Review & Outlook

Our take on the investing, financial, & economic themes of the day

Fourth Quarter 2015 Appraisal Letter

As the opening theme of this quarter and year-end letter, I want to examine a popular business maxim: “What gets measured, gets managed.”

The maxim comes courtesy of management consultant Peter Drucker, who was much honored around the middle of the last century. I remember reading his books and articles as a graduate student. Though developed long before the Internet, biotech, the rise of China, and a thousand other things, his maxim seems appropriate to the perilous times and the volatile markets, in which we find ourselves. In other respects, however, the rule does not seem to work for investors, at least not in full.

What is everywhere measured these days is the price of investment assets. The media are full of it, especially this time of year. And it is not just the media. We are guilty too. On the first page you see our customary presentation of the price performance of bellwether stock and bonds for the year 2015, and on the performance page for your portfolio you see our customary presentation of price change, plus income, for each asset class as well as the whole portfolio, as measured for the latest month, quarter and year. And we are not unusual in this. It is standard practice in the industry to measure price in all these ways. In fact some managers put all this price information up on their website so clients can watch it update minute by minute, even second by second.

This is a problem. What all this measuring of price really means, to pick up on Peter Drucker’s rule, is that what some investors, governments and companies are doing, or trying to do, is to manage prices, and that cannot be done no matter how hard you try. The price of an investment in a free and open market comes as the result of other goals pursued and achieved. But governments, corporate managers and individual investors will try anyway. One thinks of current efforts in China to dictate stock prices, or quantitative easing in Europe and the US. Lots of examples to choose from.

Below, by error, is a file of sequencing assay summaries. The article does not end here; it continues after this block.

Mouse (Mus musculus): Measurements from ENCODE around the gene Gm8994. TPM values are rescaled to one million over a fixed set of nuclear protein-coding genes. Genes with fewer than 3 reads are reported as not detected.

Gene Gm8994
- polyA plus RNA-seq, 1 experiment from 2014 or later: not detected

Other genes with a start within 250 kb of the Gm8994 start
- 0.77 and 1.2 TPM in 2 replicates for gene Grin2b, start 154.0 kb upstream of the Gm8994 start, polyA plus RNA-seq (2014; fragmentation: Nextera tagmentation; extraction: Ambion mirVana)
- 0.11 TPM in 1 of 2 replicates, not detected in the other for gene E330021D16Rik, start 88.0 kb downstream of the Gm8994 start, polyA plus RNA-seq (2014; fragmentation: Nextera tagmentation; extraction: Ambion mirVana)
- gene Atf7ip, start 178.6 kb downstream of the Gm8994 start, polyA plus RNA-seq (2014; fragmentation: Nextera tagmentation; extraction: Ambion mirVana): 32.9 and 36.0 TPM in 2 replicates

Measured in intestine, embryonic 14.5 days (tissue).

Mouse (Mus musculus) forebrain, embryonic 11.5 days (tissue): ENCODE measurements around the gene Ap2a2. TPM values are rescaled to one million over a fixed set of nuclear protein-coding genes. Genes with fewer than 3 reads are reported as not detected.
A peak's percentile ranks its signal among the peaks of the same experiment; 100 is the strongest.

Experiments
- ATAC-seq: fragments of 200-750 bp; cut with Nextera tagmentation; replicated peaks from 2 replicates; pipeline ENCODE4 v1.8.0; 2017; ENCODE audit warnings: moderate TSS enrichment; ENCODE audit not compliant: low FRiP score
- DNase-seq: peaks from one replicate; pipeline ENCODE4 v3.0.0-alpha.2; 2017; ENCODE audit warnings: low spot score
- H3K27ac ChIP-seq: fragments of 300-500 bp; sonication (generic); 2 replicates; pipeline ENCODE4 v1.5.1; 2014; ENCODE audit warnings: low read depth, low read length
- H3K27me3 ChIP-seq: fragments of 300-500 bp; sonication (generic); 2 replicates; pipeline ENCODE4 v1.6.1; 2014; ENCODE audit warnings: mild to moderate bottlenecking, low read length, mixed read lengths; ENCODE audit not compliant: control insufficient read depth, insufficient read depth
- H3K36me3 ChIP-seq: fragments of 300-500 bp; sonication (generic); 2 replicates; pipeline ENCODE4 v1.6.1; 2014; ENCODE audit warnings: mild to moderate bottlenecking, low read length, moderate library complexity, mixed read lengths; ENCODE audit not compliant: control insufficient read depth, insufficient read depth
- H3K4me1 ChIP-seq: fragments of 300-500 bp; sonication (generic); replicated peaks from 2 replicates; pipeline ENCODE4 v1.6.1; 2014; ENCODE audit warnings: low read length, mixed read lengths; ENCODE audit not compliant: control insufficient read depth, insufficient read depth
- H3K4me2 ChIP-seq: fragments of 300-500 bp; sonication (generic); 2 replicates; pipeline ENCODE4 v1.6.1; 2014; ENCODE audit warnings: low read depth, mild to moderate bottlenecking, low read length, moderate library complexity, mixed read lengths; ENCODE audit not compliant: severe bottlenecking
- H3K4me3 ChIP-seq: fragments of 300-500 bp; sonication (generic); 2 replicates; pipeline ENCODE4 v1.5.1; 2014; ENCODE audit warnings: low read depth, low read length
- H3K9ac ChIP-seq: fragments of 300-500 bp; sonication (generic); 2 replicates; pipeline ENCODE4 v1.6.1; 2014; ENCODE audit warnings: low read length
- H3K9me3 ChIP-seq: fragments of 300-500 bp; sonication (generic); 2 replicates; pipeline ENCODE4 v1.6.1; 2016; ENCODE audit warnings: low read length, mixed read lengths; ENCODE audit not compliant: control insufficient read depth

Public companies sold record amounts of bonds in recent years, including last year. Many did not use the proceeds to build new plant and equipment or train new employees, which would have been the appropriate and prudent thing to do. Rather they used the proceeds to buy back their own stock. The stock buy-back technique makes reported earnings go up, which tends to have the effect of making the company stock price go up too, all without selling a single new product or service. A nice trick, except for the fact that the benefit is temporary. And, like slashing costs to boost short-term earnings, another form of financial engineering popular at the current time, a company can do it only so long before it is overwhelmed by unintended and unpleasant consequences. And the financial engineering saps confidence in the system, along the lines of what’s happening in China.